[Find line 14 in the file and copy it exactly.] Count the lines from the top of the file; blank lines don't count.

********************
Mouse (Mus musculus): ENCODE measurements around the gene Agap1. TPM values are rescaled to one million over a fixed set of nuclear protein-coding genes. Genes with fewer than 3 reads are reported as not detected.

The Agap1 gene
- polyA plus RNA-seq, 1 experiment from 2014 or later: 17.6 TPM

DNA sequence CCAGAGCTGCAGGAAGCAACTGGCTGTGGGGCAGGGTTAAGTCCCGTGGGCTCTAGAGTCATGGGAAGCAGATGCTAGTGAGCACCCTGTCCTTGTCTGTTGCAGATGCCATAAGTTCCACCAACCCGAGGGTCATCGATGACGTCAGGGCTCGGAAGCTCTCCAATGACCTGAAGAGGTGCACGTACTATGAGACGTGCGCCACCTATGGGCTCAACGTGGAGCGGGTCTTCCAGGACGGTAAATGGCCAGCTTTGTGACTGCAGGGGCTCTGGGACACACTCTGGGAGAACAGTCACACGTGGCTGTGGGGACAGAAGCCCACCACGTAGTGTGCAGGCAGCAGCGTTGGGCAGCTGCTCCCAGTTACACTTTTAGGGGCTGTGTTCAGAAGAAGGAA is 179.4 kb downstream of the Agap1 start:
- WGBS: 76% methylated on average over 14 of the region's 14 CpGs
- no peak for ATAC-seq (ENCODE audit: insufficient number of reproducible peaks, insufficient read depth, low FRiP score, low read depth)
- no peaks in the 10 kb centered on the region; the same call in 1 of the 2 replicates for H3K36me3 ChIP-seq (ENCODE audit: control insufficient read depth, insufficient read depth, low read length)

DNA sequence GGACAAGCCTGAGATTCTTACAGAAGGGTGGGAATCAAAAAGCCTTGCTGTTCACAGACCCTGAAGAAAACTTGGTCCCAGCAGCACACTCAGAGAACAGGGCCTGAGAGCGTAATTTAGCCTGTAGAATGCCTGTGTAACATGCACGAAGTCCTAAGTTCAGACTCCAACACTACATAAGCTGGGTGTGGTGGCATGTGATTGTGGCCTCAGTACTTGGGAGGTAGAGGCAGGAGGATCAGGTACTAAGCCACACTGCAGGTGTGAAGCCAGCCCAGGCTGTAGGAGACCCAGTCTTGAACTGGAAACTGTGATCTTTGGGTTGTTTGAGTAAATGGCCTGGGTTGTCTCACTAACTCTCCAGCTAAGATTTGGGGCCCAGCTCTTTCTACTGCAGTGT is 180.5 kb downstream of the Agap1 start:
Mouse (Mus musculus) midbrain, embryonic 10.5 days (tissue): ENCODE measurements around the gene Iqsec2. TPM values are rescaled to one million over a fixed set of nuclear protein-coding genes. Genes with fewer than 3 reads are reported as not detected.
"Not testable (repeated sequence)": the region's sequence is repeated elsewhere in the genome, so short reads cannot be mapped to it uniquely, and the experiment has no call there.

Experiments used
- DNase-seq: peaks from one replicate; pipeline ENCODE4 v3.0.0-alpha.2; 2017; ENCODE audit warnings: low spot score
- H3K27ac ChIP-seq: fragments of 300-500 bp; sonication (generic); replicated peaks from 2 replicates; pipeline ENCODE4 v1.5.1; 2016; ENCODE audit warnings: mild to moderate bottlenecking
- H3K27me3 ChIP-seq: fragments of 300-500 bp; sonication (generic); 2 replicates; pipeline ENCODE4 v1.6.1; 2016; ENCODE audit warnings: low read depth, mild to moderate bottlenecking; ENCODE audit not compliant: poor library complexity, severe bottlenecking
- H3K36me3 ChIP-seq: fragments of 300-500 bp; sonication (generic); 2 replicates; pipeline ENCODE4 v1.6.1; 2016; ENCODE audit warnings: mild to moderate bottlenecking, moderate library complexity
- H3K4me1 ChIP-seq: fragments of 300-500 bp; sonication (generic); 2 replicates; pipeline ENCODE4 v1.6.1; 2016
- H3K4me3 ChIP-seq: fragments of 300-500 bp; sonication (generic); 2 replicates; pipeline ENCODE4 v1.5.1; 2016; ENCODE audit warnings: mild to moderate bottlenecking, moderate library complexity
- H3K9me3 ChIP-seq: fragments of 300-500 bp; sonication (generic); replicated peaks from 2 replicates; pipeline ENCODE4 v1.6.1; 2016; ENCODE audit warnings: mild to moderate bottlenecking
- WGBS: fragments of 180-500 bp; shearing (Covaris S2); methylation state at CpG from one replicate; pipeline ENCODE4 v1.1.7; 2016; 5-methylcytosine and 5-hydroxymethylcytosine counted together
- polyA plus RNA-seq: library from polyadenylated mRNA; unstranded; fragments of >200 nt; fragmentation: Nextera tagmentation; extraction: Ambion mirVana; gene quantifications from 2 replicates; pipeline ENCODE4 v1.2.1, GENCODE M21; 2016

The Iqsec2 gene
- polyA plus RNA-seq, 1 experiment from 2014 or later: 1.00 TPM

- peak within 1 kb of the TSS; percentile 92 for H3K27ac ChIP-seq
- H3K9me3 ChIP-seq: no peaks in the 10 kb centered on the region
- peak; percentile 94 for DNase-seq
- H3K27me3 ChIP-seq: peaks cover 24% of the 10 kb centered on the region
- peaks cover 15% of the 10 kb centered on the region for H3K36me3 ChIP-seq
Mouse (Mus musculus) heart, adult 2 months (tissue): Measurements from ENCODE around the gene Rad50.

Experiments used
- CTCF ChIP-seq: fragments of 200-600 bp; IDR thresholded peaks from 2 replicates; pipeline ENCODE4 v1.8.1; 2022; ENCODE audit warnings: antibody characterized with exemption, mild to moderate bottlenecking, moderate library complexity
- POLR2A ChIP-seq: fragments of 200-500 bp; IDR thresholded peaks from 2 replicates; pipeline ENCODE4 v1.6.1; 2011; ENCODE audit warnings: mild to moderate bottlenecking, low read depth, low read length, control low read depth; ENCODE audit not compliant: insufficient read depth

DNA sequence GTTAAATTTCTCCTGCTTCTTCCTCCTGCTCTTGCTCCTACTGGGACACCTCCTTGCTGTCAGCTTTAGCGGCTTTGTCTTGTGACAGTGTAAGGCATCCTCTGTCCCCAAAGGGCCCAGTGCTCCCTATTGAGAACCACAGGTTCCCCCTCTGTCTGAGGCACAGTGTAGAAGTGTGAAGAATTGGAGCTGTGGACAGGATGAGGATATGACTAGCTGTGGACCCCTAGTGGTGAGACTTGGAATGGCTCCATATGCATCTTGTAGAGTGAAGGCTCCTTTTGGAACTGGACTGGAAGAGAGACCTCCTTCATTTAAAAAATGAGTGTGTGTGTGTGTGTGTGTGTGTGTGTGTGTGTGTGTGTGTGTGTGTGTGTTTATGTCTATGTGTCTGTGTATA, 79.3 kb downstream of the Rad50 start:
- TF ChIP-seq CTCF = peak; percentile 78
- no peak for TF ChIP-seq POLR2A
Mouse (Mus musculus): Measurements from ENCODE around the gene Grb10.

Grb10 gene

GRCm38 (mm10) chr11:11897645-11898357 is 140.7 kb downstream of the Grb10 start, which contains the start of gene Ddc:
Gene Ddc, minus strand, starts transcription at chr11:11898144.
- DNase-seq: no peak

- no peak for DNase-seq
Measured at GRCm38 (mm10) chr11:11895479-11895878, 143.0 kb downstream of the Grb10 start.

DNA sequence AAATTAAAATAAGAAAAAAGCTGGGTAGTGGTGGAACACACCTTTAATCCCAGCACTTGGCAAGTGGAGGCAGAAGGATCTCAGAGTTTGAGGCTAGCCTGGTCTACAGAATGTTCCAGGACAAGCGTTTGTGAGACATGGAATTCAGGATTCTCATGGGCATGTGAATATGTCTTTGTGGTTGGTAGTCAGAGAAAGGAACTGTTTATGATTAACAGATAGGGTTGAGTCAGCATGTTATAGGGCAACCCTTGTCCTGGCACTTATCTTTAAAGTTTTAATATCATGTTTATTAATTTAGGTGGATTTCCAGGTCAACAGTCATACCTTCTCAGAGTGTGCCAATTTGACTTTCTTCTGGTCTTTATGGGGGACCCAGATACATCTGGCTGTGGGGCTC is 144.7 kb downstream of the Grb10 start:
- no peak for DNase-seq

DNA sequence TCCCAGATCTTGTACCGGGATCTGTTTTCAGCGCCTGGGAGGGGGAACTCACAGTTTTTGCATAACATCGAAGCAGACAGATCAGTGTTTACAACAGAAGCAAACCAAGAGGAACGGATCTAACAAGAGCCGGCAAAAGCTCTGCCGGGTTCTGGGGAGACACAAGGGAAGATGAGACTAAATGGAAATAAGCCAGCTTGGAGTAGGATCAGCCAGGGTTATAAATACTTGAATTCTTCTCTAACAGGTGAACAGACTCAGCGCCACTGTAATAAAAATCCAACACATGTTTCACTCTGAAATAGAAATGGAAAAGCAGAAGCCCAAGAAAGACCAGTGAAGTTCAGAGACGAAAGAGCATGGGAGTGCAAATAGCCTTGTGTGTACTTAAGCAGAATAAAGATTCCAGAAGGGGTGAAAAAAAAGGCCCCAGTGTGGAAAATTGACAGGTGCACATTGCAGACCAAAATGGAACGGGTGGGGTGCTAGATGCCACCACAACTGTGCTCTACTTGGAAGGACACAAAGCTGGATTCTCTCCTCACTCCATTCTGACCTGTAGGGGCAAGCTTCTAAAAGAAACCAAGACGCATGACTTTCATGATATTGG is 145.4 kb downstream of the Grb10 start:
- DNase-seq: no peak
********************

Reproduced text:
- H3K27me3 ChIP-seq: fragments of 300-500 bp; sonication (generic); 2 replicates; pipeline ENCODE4 v1.6.1; 2016; ENCODE audit warnings: low read depth, mild to moderate bottlenecking; ENCODE audit not compliant: poor library complexity, severe bottlenecking